South Africa’s Passerine Aircraft Corporation is developing a unique unmanned aerial vehicle (UAV) that jumps into the air, eliminating the need for a runway, launch rail or any other takeoff assistance device.
For takeoff, the UAV jumps into the air on specially designed robotic legs, and for landing, enters a stall and then lands on the legs, much like birds do.
Passerine Aircraft Corporation’s founder Matthew Whalley told defenceWeb this is a first in the world.
The Johannesburg-based company took part in a startup accelerator project in the United States and has gotten support from America for development, which started seven months ago. To date, test flights have been carried out with conventional undercarriage. A production-ready prototype should be completed in about six months’ time.
Apart from its undercarriage, the Passerine UAV is also unusual in that it is powered by two electrically driven ducted fans mounted above the wings, which are quieter and more rugged than conventional propellers. They should also give an impressive top speed of up to 200 km/h. Whalley said Passerine was pushing the upper limits of UAV speed for electrically powered aircraft of this scale. Endurance will be about an hour.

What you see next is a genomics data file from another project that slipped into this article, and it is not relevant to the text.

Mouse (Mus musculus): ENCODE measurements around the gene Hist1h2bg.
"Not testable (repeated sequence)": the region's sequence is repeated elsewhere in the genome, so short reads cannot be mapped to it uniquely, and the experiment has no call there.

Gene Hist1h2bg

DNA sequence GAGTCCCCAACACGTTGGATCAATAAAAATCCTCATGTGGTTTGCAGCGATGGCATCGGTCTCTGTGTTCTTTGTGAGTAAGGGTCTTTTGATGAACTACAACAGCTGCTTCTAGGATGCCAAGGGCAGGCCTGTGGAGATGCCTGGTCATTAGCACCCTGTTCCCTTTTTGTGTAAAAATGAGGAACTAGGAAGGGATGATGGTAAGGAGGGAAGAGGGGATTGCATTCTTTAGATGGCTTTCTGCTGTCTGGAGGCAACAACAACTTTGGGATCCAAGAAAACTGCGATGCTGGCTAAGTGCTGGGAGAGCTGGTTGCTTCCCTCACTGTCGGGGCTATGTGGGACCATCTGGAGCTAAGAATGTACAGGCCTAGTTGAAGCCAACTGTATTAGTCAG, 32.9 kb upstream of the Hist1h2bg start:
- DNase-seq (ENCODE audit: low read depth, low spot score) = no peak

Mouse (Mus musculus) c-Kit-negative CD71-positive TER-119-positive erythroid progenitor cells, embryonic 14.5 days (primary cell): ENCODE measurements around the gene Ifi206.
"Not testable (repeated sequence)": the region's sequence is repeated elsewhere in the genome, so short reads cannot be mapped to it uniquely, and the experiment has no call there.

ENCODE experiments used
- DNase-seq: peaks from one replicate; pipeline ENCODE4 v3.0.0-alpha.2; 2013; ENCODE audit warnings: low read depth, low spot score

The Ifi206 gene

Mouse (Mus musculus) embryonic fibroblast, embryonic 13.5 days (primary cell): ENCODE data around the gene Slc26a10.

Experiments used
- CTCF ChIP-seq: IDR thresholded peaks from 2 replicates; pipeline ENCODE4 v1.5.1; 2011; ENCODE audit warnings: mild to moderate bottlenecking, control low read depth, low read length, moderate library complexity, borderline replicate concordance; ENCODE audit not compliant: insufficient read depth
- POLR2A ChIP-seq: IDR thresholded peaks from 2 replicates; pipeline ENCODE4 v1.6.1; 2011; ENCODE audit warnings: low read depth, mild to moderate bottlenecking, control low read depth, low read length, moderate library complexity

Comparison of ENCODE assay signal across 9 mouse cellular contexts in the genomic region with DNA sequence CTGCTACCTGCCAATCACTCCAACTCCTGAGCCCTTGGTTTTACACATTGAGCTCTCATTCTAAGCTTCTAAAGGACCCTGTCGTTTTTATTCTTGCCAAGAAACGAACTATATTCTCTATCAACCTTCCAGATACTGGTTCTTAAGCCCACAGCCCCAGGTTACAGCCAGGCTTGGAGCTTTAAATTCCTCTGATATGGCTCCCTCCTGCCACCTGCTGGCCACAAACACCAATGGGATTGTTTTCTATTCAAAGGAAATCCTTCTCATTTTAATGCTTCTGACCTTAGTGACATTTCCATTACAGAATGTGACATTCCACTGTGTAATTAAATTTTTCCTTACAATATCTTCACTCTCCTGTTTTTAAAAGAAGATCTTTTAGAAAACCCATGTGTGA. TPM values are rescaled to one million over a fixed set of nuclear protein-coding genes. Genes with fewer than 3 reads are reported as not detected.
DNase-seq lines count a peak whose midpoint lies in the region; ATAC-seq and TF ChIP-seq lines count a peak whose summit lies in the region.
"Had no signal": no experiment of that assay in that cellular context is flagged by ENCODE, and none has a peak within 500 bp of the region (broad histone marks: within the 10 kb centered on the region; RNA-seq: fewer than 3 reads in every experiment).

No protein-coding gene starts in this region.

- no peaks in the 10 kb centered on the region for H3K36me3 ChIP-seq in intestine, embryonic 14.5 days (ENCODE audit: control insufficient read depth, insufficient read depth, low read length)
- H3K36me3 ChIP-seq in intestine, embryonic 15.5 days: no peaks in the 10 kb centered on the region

Payload is 2 kg, mounted in an easily interchangeable payload pod. This can include sensors or cargo.
Whalley said there has been plenty of interest for the unusual UAV. Passerine says its vision “is to revolutionise the commercial drone industry by providing aircraft which are capable of real world ranges and payloads without requiring ground infrastructure. We envision a future where drone is associated with small jumping aircraft, as well as short range multi-rotors.”
Passerine envisages a range of UAVs, including the Sparrow ‘bush plane’ UAV designed for surveying or parcel delivery, and with conventional undercarriage. The Jumper is designed to operate from anywhere thanks to its unique landing and takeoff configuration.